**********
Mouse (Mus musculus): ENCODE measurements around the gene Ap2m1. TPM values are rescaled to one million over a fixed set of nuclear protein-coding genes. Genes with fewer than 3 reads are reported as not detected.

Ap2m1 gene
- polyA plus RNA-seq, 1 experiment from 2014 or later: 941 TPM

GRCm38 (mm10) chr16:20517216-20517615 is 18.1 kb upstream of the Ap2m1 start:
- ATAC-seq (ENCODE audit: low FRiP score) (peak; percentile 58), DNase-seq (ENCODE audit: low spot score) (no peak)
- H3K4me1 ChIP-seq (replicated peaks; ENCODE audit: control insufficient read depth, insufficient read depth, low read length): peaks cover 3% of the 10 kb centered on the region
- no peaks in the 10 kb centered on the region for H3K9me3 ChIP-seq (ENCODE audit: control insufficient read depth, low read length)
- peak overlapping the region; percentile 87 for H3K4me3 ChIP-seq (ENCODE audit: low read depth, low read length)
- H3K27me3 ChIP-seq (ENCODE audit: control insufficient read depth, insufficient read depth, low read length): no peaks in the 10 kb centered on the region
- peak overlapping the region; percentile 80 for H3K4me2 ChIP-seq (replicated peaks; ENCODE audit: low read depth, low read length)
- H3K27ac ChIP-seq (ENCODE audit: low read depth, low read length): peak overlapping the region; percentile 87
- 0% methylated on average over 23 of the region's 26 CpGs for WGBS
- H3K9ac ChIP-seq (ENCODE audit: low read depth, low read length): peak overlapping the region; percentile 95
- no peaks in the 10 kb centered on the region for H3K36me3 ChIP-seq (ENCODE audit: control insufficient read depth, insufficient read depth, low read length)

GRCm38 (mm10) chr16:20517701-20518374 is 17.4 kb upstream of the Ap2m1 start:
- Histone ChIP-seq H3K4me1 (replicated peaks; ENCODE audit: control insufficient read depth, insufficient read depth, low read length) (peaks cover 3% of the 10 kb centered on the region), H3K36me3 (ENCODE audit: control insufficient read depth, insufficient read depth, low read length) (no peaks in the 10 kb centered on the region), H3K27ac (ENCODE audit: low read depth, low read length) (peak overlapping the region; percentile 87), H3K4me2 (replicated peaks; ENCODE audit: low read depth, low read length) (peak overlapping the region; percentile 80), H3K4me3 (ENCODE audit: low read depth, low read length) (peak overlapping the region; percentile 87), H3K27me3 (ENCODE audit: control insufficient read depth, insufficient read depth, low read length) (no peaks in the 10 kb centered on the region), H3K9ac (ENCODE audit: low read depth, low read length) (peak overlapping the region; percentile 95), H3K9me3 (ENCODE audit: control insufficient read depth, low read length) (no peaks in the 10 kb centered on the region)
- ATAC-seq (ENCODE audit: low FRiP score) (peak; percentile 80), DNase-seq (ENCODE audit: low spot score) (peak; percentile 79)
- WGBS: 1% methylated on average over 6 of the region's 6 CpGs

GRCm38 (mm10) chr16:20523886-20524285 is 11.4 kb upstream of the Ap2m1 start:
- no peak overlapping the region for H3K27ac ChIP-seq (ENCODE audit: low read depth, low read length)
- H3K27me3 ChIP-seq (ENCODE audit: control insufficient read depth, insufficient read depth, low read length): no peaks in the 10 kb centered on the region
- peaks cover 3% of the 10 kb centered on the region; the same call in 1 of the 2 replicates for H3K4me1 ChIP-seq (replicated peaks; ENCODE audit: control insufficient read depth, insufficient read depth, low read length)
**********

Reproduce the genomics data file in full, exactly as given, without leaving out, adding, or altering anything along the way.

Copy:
Mouse (Mus musculus): ENCODE measurements around the gene Ap2m1. TPM values are rescaled to one million over a fixed set of nuclear protein-coding genes. Genes with fewer than 3 reads are reported as not detected.

Ap2m1 gene
- polyA plus RNA-seq, 1 experiment from 2014 or later: 941 TPM

GRCm38 (mm10) chr16:20517216-20517615 is 18.1 kb upstream of the Ap2m1 start:
- ATAC-seq (ENCODE audit: low FRiP score) (peak; percentile 58), DNase-seq (ENCODE audit: low spot score) (no peak)
- H3K4me1 ChIP-seq (replicated peaks; ENCODE audit: control insufficient read depth, insufficient read depth, low read length): peaks cover 3% of the 10 kb centered on the region
- no peaks in the 10 kb centered on the region for H3K9me3 ChIP-seq (ENCODE audit: control insufficient read depth, low read length)
- peak overlapping the region; percentile 87 for H3K4me3 ChIP-seq (ENCODE audit: low read depth, low read length)
- H3K27me3 ChIP-seq (ENCODE audit: control insufficient read depth, insufficient read depth, low read length): no peaks in the 10 kb centered on the region
- peak overlapping the region; percentile 80 for H3K4me2 ChIP-seq (replicated peaks; ENCODE audit: low read depth, low read length)
- H3K27ac ChIP-seq (ENCODE audit: low read depth, low read length): peak overlapping the region; percentile 87
- 0% methylated on average over 23 of the region's 26 CpGs for WGBS
- H3K9ac ChIP-seq (ENCODE audit: low read depth, low read length): peak overlapping the region; percentile 95
- no peaks in the 10 kb centered on the region for H3K36me3 ChIP-seq (ENCODE audit: control insufficient read depth, insufficient read depth, low read length)

GRCm38 (mm10) chr16:20517701-20518374 is 17.4 kb upstream of the Ap2m1 start:
- Histone ChIP-seq H3K4me1 (replicated peaks; ENCODE audit: control insufficient read depth, insufficient read depth, low read length) (peaks cover 3% of the 10 kb centered on the region), H3K36me3 (ENCODE audit: control insufficient read depth, insufficient read depth, low read length) (no peaks in the 10 kb centered on the region), H3K27ac (ENCODE audit: low read depth, low read length) (peak overlapping the region; percentile 87), H3K4me2 (replicated peaks; ENCODE audit: low read depth, low read length) (peak overlapping the region; percentile 80), H3K4me3 (ENCODE audit: low read depth, low read length) (peak overlapping the region; percentile 87), H3K27me3 (ENCODE audit: control insufficient read depth, insufficient read depth, low read length) (no peaks in the 10 kb centered on the region), H3K9ac (ENCODE audit: low read depth, low read length) (peak overlapping the region; percentile 95), H3K9me3 (ENCODE audit: control insufficient read depth, low read length) (no peaks in the 10 kb centered on the region)
- ATAC-seq (ENCODE audit: low FRiP score) (peak; percentile 80), DNase-seq (ENCODE audit: low spot score) (peak; percentile 79)
- WGBS: 1% methylated on average over 6 of the region's 6 CpGs

GRCm38 (mm10) chr16:20523886-20524285 is 11.4 kb upstream of the Ap2m1 start:
- no peak overlapping the region for H3K27ac ChIP-seq (ENCODE audit: low read depth, low read length)
- H3K27me3 ChIP-seq (ENCODE audit: control insufficient read depth, insufficient read depth, low read length): no peaks in the 10 kb centered on the region
- peaks cover 3% of the 10 kb centered on the region; the same call in 1 of the 2 replicates for H3K4me1 ChIP-seq (replicated peaks; ENCODE audit: control insufficient read depth, insufficient read depth, low read length)